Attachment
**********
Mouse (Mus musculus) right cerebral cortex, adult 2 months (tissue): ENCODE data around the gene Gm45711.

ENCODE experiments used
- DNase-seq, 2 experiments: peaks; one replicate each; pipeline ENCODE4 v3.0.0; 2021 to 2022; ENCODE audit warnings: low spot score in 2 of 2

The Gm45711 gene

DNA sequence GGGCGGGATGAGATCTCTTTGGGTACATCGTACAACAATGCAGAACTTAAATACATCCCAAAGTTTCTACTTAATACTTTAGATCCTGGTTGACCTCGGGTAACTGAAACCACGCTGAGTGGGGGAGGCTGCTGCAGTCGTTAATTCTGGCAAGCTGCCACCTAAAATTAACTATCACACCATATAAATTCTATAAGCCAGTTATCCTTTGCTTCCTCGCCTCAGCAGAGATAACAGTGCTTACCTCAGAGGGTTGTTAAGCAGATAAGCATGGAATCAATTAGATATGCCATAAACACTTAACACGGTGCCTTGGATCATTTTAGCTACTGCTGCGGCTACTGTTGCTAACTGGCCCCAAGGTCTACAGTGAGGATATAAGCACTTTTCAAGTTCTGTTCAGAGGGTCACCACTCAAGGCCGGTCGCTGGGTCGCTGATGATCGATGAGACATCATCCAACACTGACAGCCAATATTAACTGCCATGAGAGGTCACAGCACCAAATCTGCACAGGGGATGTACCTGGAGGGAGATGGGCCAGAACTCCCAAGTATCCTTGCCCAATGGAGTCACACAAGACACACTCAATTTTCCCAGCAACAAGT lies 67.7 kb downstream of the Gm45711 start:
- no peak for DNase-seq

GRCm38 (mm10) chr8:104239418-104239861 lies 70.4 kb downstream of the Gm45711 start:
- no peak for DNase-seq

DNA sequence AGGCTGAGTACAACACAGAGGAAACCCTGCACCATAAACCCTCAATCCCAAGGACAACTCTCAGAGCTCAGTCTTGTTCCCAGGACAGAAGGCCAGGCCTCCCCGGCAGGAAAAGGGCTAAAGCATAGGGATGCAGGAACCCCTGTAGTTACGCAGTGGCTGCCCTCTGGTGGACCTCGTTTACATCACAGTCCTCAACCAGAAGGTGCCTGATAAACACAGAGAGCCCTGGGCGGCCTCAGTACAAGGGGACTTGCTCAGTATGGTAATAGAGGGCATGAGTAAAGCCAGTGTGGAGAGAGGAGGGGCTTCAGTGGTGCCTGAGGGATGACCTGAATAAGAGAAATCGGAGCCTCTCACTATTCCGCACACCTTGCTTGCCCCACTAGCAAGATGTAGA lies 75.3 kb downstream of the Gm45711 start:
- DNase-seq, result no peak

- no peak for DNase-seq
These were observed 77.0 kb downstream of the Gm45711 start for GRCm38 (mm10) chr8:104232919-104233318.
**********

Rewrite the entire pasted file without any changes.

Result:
Mouse (Mus musculus) right cerebral cortex, adult 2 months (tissue): ENCODE data around the gene Gm45711.

ENCODE experiments used
- DNase-seq, 2 experiments: peaks; one replicate each; pipeline ENCODE4 v3.0.0; 2021 to 2022; ENCODE audit warnings: low spot score in 2 of 2

The Gm45711 gene

DNA sequence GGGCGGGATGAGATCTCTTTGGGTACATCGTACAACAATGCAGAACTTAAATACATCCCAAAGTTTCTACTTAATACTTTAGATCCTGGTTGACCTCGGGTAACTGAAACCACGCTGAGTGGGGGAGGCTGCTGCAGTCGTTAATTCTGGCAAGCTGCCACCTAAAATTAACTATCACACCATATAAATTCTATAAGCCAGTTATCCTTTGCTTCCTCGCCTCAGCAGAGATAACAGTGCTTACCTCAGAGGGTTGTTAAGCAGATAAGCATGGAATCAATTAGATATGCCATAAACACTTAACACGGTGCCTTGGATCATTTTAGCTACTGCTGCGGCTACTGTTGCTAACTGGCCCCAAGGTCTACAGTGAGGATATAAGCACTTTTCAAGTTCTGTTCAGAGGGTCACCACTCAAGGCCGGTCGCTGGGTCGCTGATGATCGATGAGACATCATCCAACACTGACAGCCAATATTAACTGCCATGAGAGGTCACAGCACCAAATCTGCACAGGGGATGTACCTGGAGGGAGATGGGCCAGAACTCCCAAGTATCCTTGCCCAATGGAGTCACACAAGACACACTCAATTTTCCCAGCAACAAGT lies 67.7 kb downstream of the Gm45711 start:
- no peak for DNase-seq

GRCm38 (mm10) chr8:104239418-104239861 lies 70.4 kb downstream of the Gm45711 start:
- no peak for DNase-seq

DNA sequence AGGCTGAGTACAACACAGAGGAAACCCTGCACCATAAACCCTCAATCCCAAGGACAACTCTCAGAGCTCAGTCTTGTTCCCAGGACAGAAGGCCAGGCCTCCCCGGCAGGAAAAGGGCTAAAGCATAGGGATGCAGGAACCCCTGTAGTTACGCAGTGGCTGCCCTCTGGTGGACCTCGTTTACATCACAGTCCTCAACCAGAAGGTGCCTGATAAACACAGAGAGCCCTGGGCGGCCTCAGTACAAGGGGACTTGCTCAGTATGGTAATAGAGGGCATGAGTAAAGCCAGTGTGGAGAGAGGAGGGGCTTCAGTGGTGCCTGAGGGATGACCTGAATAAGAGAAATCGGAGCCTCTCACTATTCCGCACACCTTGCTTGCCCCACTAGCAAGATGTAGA lies 75.3 kb downstream of the Gm45711 start:
- DNase-seq, result no peak

- no peak for DNase-seq
These were observed 77.0 kb downstream of the Gm45711 start for GRCm38 (mm10) chr8:104232919-104233318.